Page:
Jump to content
  • entries
    155
  • comments
    326
  • views
    51,032

A Forgotten Fighter - Westland Whirlwind


toboldlygo

1,055 views

 Share

Something a bit different a heavy fighter from the early years of WW2 - fantastic concept, let down with crap engines, if only they'd fitted it with Merlin's.

Over a year in the making (though technically only took a week to build).

 

Box Art

 

whirlwind_01.jpg.236b35b673d34127f98b419274c98301.jpg

 

Instructions & Colour Call out.

 

whirlwind_02.jpg.852f7dbf070a20f42ea161d9557f916f.jpg

 

What's in the Box.

 

whirlwind_03.jpg.369244b75ddb6b07ac58698b425914e3.jpg

 

whirlwind_04.jpg.4c91ffdb8fa505ac9f09e498827201ab.jpg

 

whirlwind_05.jpg.a97761ef9b8b1fdec21f8f62073acb54.jpg

 

whirlwind_06.jpg.e078ab14e5fd87349cd92c2745b851fa.jpg

 

whirlwind_07.jpg.fd5ec60c463c0659ad592131014fa803.jpg

 

The Build part 1..

 

whirlwind_08.jpg.3476b0c41a4314cac3914dbc2c43d81c.jpg

 

whirlwind_09.jpg.1b674a6f55c60cd0d80a46b7192dce89.jpg

 

It went together well, just other projects and commissions got in the way.

 

Roll on a year - the build part two (and different workbenches).

 

whirlwind_10.jpg.7037318527d9ccdbfbf3159b0617d8e7.jpg

 

whirlwind_11.jpg.a8bb522b84974d588b38d0c7bf093848.jpg

 

whirlwind_12.jpg.e57043e22222d0055273501168fb6f8f.jpg

 

whirlwind_13.jpg.6b420167f6c28fd87201a48be1717d47.jpg

 

White Tac Sausage time..

 

whirlwind_14.jpg.162b55465c18cc8f5356a7b99726e35f.jpg

 

whirlwind_15.jpg.b7f2f6313359f28cb1de55cc5e695b4f.jpg

 

whirlwind_16.jpg.4a0520811225013bbe193bfcf24aad2b.jpg

 

Now Whirlwinds were quite allergic to their paint, so I've tried to recreate it.

 

whirlwind_17.jpg.a1fbb8efbf0b67a2299c8fc257eb2b45.jpg

 

The final reveal..

 

whirlwind_18.jpg.efbf9f069a21b206d50db961429d4bc5.jpg

 

whirlwind_19.jpg.24f047d3adbc69002c710ab5f7b8cf55.jpg

 

whirlwind_20.jpg.94bb8caddb46eeda21cc5a8c82ef5074.jpg

 

whirlwind_21.jpg.74415636406c0ee883457679d279aa52.jpg

 

whirlwind_22.jpg.6f0530ff7f96327e970317781ad5bbe7.jpg

 

whirlwind_23.jpg.ea4317e8cf79dcc4e2467b35c5665600.jpg

 

whirlwind_24.jpg.16ca2262f76914def26e965c6abe887e.jpg

 

whirlwind_25.jpg.3160bc6f3d24f3788e3903905e353ab6.jpg

 

whirlwind_26.jpg.2e9448faf63e1d67073b0e2fc6481328.jpg

 

TTFN

  • Like 23
  • Craftsmanship/clever 18
 Share

28 Comments


Recommended Comments



I remember building a 1/72 version of that almost 60 years ago - not to that standard, though!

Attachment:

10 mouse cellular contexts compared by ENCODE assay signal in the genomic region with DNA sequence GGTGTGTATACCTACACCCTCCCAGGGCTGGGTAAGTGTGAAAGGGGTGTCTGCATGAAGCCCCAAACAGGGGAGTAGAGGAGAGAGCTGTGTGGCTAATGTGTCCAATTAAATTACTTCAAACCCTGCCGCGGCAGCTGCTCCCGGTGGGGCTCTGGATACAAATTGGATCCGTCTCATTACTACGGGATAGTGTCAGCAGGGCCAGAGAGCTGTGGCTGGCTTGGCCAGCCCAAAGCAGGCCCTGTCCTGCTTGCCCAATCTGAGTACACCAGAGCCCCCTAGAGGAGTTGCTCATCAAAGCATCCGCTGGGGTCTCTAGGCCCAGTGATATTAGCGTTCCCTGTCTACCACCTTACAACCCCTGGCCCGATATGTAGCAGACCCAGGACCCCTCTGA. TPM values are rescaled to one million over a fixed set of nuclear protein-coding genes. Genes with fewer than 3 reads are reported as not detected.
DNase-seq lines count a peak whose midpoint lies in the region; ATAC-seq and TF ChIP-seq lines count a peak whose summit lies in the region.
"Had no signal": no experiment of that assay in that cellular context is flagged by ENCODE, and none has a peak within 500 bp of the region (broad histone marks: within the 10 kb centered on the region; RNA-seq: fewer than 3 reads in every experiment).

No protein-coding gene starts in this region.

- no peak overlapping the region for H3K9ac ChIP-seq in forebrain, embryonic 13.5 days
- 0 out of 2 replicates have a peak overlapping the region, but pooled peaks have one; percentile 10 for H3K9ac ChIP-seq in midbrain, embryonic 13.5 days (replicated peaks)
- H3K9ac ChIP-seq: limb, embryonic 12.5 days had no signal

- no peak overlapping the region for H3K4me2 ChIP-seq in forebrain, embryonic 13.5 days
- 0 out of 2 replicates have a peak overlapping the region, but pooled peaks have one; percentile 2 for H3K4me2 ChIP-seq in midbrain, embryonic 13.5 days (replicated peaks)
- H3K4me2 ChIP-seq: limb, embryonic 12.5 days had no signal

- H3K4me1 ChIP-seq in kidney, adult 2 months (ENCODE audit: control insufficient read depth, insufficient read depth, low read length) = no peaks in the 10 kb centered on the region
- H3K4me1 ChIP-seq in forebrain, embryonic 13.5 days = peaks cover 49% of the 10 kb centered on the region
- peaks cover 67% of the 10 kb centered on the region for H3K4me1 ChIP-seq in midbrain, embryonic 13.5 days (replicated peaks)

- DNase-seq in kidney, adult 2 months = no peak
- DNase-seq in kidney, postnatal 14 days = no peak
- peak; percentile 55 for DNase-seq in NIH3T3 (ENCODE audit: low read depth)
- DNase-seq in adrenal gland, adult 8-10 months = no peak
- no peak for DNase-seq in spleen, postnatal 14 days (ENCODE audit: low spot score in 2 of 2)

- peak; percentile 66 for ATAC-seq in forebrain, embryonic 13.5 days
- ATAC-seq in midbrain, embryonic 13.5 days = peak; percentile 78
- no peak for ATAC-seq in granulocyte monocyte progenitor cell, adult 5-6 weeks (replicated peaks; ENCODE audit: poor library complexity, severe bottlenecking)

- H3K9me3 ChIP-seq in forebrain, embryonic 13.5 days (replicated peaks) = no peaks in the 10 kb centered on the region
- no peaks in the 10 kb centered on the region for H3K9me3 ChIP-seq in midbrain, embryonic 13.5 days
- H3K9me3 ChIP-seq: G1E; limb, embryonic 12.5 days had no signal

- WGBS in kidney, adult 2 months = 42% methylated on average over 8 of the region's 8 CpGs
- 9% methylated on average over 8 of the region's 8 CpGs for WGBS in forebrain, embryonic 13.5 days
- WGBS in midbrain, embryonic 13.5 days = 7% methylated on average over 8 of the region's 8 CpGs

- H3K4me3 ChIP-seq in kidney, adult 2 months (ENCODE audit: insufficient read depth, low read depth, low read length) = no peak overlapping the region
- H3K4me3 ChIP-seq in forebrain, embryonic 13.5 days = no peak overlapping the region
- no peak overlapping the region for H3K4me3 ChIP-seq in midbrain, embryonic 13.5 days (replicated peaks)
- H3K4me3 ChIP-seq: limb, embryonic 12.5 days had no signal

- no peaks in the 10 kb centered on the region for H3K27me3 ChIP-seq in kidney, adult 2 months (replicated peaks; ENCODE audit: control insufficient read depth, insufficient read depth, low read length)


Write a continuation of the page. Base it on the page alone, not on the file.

• Like 2
  • Agree 4
Link to comment
  • RMweb Gold

Dammit, this stuff looks so tempting. TBG, I think you're employed by the model aircraft business to infiltrate the railway modelling hobby. I hope they're paying you well because it's almost working. If it had a copper-capped chimney my last defences would crumble.

  • Like 1
  • Funny 7
  • Friendly/supportive 3
Link to comment
On 06/06/2021 at 23:19, pH said:

I remember building a 1/72 version of that almost 60 years ago - not to that standard, though!

Me too! Well, more like 45 years. I suppose it was the Airfix kit

  • Like 3
Link to comment

Lovely model, This is my favorite aircraft. only two squadrons were operational during the war,and  no.137  sqdn flew from RAF Manston  in Kent - which was my local airfield for many years.

As you said if only they had fitted them with Merlins... They were however good for ground attack and at low level, very well armed.  Replaced by the HawkerTyphoon.

Regards,Sigtech'

 

I still have a 1/72 scale one (Airfix) to make one day!!

  • Like 2
Link to comment
12 hours ago, sigtech said:

Lovely model, This is my favorite aircraft. only two squadrons were operational during the war,and  no.137  sqdn flew from RAF Manston  in Kent - which was my local airfield for many years.

As you said if only they had fitted them with Merlins... They were however good for ground attack and at low level, very well armed.  Replaced by the HawkerTyphoon.

Regards,Sigtech'

 

I still have a 1/72 scale one (Airfix) to make one day!!

The Typhoon was also troubled by its power plant at altitude, IIRC,  but came into its own at treetop height. I wonder what a Whirlwind might have been like with two Merlins? It would have been pretty nippy, I'd imagine, given the Peregine-engined one could manage 360 mph.

  • Like 3
  • Agree 1